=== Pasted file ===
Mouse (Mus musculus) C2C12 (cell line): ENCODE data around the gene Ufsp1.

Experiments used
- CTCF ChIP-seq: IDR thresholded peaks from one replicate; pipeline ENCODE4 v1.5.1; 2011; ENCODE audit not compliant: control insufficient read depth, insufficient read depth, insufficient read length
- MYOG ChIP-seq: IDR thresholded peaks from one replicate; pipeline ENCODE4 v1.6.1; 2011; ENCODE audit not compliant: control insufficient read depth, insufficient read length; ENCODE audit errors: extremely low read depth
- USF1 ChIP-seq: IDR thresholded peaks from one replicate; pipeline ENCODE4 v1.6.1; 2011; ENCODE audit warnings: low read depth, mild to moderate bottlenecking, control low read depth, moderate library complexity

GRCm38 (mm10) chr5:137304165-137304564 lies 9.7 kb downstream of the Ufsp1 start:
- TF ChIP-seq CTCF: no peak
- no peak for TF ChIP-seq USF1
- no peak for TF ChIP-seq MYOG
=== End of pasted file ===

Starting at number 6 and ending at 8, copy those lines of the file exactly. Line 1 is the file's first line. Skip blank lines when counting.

GRCm38 (mm10) chr5:137304165-137304564 lies 9.7 kb downstream of the Ufsp1 start:
- TF ChIP-seq CTCF: no peak
- no peak for TF ChIP-seq USF1